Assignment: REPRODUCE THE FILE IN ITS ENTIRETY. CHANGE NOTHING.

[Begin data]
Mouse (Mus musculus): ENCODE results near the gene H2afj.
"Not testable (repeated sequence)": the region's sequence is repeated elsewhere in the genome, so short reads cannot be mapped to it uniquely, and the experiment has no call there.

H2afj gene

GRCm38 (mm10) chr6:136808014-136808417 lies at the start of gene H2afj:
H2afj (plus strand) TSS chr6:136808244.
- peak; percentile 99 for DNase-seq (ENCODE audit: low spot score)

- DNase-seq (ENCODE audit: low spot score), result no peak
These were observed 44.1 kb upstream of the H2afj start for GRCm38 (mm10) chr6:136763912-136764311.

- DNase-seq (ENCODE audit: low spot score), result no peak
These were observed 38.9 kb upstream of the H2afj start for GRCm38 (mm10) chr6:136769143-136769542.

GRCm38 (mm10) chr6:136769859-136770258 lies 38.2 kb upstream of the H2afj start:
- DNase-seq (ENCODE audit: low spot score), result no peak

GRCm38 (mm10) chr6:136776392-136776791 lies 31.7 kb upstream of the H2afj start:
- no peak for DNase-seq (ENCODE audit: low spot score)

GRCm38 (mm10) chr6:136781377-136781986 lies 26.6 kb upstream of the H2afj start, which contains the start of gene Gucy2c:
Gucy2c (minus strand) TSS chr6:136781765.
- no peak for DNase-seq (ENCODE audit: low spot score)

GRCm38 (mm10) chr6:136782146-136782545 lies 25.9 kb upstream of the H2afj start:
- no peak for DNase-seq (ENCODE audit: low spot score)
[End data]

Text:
Mouse (Mus musculus): ENCODE results near the gene H2afj.
"Not testable (repeated sequence)": the region's sequence is repeated elsewhere in the genome, so short reads cannot be mapped to it uniquely, and the experiment has no call there.

H2afj gene

GRCm38 (mm10) chr6:136808014-136808417 lies at the start of gene H2afj:
H2afj (plus strand) TSS chr6:136808244.
- peak; percentile 99 for DNase-seq (ENCODE audit: low spot score)

- DNase-seq (ENCODE audit: low spot score), result no peak
These were observed 44.1 kb upstream of the H2afj start for GRCm38 (mm10) chr6:136763912-136764311.

- DNase-seq (ENCODE audit: low spot score), result no peak
These were observed 38.9 kb upstream of the H2afj start for GRCm38 (mm10) chr6:136769143-136769542.

GRCm38 (mm10) chr6:136769859-136770258 lies 38.2 kb upstream of the H2afj start:
- DNase-seq (ENCODE audit: low spot score), result no peak

GRCm38 (mm10) chr6:136776392-136776791 lies 31.7 kb upstream of the H2afj start:
- no peak for DNase-seq (ENCODE audit: low spot score)

GRCm38 (mm10) chr6:136781377-136781986 lies 26.6 kb upstream of the H2afj start, which contains the start of gene Gucy2c:
Gucy2c (minus strand) TSS chr6:136781765.
- no peak for DNase-seq (ENCODE audit: low spot score)

GRCm38 (mm10) chr6:136782146-136782545 lies 25.9 kb upstream of the H2afj start:
- no peak for DNase-seq (ENCODE audit: low spot score)